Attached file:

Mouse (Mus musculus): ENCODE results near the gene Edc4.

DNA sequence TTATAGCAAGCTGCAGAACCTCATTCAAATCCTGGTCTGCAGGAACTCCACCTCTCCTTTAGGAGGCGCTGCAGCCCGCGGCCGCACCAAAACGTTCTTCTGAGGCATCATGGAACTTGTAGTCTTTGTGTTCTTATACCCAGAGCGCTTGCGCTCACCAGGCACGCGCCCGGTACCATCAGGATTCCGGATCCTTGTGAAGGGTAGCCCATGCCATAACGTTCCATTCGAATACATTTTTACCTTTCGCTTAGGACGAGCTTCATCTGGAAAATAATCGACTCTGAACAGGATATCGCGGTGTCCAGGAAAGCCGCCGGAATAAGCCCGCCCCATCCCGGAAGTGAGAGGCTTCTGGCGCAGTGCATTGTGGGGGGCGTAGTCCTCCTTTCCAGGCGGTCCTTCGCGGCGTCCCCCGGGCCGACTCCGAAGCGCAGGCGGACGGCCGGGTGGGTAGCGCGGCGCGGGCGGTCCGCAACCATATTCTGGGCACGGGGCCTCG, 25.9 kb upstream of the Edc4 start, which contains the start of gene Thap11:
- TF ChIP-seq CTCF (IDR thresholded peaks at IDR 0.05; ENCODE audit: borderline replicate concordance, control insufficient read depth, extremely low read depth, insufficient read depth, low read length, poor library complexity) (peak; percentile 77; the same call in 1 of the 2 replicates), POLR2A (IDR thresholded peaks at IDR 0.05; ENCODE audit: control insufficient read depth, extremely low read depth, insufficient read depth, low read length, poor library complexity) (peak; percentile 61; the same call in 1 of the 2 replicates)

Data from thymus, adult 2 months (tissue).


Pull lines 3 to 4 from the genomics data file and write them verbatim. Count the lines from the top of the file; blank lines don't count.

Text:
- TF ChIP-seq CTCF (IDR thresholded peaks at IDR 0.05; ENCODE audit: borderline replicate concordance, control insufficient read depth, extremely low read depth, insufficient read depth, low read length, poor library complexity) (peak; percentile 77; the same call in 1 of the 2 replicates), POLR2A (IDR thresholded peaks at IDR 0.05; ENCODE audit: control insufficient read depth, extremely low read depth, insufficient read depth, low read length, poor library complexity) (peak; percentile 61; the same call in 1 of the 2 replicates)

Data from thymus, adult 2 months (tissue).